During the event, if you’ve still got several miles to go and you’re struggling, break down the distance in your head. ‘Set Yourself small goals, such as getting to the next mile marker, to help yourself mentally,’ says Yamauchi.
REFUEL STRAIGHT AFTER
Stash your favourite snacks in your kit bag for when you finish. ‘I’d advise packing plenty of food in your bag so you can snack as soon as you reclaim your baggage,’ says McAndrew. ‘Even if you don’t feel like eating, it’s there for when you do want it. You might feel like heading to the nearest pub for a burger and pint, but if you can eat nutritious food and rehydrate well, it’s better for you than eating any old junk. And if you have a long journey home, you’ll be glad of it,’ she says. Here are some of McAndrew’s favourite post-run snacks.
• Banana and nuts
• Normal milk or a protein shake• Dark chocolate
• Mackerel in tomato sauce (with ring-pull top) and a couple of slices of brown bread
•so you can make a sandwich A tub of Greek yoghurt with wheat germ,berries and cinnamon – soothing on your digestion (don’t forget to pack a spoon!)
REVIEW YOUR PERFORMANCE
It’s not all about physically bouncing back after your event – you should reviewit. ‘Did you eat breakfast too late or set off too fast perhaps? Or maybe you got to the race early, which helped calm your nerves. Writing notes in a training diary can help you build up a picture of what works for you so you can improve,’ says Tom Graggs, coach with running with us.com.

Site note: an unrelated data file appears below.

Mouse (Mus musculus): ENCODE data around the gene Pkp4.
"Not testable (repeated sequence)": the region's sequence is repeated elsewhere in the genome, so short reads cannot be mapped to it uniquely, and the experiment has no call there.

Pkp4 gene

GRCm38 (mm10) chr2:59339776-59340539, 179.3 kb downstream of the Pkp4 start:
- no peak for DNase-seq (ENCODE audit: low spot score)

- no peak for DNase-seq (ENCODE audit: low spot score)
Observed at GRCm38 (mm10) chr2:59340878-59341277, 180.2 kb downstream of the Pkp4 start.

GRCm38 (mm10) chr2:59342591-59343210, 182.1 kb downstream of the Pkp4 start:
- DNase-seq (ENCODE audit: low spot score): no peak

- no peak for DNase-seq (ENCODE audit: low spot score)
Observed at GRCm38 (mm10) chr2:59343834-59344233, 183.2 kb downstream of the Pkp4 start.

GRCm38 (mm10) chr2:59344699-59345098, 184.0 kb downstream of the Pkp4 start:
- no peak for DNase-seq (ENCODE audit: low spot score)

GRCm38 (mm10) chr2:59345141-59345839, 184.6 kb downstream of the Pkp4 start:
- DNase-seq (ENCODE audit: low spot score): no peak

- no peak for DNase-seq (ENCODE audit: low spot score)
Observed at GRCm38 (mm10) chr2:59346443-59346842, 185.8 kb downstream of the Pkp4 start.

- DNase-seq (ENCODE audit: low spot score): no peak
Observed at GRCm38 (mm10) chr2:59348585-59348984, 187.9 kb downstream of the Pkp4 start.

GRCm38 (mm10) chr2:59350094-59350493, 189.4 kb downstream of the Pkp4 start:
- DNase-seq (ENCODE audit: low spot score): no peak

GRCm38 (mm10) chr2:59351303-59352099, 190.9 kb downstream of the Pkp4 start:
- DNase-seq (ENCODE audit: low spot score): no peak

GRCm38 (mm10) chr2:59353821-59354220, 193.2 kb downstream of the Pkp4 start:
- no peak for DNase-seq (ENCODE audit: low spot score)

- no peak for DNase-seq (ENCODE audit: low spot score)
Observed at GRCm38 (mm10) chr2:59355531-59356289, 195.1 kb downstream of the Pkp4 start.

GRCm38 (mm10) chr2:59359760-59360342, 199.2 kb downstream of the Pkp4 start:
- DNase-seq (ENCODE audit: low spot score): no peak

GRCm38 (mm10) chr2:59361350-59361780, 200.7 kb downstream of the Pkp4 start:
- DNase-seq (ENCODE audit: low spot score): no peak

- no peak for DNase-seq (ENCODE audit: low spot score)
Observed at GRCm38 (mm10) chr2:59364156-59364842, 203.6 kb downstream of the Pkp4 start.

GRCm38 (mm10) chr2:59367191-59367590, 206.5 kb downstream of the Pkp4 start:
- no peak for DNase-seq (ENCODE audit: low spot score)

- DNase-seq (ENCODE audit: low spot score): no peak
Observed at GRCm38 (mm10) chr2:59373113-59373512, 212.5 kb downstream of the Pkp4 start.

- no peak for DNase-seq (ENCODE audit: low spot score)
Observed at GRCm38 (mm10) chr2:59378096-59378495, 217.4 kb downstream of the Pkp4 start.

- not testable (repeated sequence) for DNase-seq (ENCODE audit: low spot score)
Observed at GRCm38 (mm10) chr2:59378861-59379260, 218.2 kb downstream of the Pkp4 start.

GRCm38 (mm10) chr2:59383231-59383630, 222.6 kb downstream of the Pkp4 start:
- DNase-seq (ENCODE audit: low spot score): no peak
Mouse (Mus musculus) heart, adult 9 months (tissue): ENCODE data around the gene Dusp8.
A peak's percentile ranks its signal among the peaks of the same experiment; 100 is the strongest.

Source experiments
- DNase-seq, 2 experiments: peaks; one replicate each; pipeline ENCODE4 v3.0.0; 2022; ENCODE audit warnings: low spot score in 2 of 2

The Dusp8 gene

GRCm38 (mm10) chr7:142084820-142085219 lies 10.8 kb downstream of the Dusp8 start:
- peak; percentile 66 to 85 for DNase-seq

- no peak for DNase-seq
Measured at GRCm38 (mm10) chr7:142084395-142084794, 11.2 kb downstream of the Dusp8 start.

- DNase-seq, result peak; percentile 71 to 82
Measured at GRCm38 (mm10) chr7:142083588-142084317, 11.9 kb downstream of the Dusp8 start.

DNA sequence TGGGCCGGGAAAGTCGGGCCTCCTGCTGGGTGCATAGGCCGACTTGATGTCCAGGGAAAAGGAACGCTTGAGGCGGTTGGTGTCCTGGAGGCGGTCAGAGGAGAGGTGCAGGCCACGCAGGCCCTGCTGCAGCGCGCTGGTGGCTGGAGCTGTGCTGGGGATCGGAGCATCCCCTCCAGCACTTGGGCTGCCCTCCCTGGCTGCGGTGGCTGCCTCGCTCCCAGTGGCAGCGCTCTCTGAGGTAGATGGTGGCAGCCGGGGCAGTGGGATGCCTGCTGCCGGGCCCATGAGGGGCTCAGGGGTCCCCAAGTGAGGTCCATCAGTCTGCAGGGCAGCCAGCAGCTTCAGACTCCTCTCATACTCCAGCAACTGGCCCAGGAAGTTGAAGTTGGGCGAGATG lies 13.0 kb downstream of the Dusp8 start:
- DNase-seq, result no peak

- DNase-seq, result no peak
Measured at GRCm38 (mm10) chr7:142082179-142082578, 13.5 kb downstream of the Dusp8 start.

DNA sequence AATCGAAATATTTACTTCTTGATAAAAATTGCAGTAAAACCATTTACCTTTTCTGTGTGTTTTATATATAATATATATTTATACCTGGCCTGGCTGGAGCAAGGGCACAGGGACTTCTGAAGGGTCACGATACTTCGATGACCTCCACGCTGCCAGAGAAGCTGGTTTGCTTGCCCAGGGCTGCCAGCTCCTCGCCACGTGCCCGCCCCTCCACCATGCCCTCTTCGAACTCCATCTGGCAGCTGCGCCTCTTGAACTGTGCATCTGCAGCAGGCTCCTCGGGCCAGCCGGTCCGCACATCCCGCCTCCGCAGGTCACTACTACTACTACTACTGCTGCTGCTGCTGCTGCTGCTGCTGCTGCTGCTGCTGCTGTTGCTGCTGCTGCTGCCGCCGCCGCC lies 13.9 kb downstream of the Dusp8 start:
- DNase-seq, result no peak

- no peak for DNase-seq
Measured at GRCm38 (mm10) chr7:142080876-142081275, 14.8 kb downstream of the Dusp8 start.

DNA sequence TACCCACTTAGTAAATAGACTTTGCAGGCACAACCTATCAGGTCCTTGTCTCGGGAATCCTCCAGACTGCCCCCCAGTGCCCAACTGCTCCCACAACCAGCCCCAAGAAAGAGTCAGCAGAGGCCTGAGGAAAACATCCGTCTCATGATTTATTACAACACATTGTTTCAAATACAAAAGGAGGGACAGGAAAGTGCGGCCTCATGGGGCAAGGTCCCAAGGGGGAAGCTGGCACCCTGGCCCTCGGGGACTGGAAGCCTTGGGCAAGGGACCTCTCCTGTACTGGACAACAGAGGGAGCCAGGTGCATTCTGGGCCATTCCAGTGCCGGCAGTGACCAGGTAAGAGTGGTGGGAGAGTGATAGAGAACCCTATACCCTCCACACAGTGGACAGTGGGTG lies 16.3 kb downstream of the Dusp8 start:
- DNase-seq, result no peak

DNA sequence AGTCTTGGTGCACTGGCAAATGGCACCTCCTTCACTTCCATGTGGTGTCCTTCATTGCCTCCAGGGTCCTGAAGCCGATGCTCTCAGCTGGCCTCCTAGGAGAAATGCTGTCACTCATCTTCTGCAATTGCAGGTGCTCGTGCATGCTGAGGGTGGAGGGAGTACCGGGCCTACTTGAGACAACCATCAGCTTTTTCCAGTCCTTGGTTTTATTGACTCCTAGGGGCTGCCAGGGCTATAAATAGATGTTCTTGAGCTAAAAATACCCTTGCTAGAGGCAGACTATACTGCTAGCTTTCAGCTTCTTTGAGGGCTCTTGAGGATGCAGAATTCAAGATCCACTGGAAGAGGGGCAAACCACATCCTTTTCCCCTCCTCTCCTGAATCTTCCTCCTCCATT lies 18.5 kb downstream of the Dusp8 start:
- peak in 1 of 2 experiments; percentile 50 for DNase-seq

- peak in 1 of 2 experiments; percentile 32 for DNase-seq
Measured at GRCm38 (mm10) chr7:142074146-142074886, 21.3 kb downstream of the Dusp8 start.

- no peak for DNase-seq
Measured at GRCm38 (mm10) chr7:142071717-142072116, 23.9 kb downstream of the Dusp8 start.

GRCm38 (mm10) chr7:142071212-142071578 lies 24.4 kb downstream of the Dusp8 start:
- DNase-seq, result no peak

LOOK AFTER YOUR LEGS
Your legs have been through a lot, so give them some attention and rest afterwards.‘Compression tights, ice baths, massage – I’ve used them all to help me recover after a marathon and in training,’ says Yamauchi. ‘Experiment to find what works for you. Have a rest day the day after your long run, to allow your muscle fibres to repair and rebuild. ‘How much rest you need after a marathon depends on how hard you ran the race, how tired you feel afterwards, and how well-prepared you were,’ she adds. ‘I’d say no running. Do light, non-weight bearing exercise only (such as swimming or cycling) for at least a week. Then you can start gentle running in small amounts and build up gradually.’
QUICK TIPS FROM MARATHONERS
readers and experienced runners share what they’ve learned over 26.2 miles
‘The best thing to prevent or protect blisters is the really cheap zinc oxide tape you can buy from chemists. Forget expensive blister plasters – they’ll just come off as you run. This tape is like a second skin – before a marathon, I tape any areas of my feet that I know I’m prone to blistering.’Jane Craigie-Payne, 44, from Kent Whenever you do a big race, save the space blanket they give you afterwards and keep it in your kit bag for next time. I use them on marathon day for sitting on before the start of a race, and wrapping around me to keep warm as I wait in the starting pens, instead of using an old top.’Heather Martingell, 51, from Middlesex It’s far easier for you to spot the spectator than vice versa. Find out which side of the road your spectators will be on, nearest which mile marker, and tell them to wear something bright. Then you just have to look out for your boyfriend on the left, at mile 16, in his red hoodie!’Ashleigh Ferris, 25, from Bristol.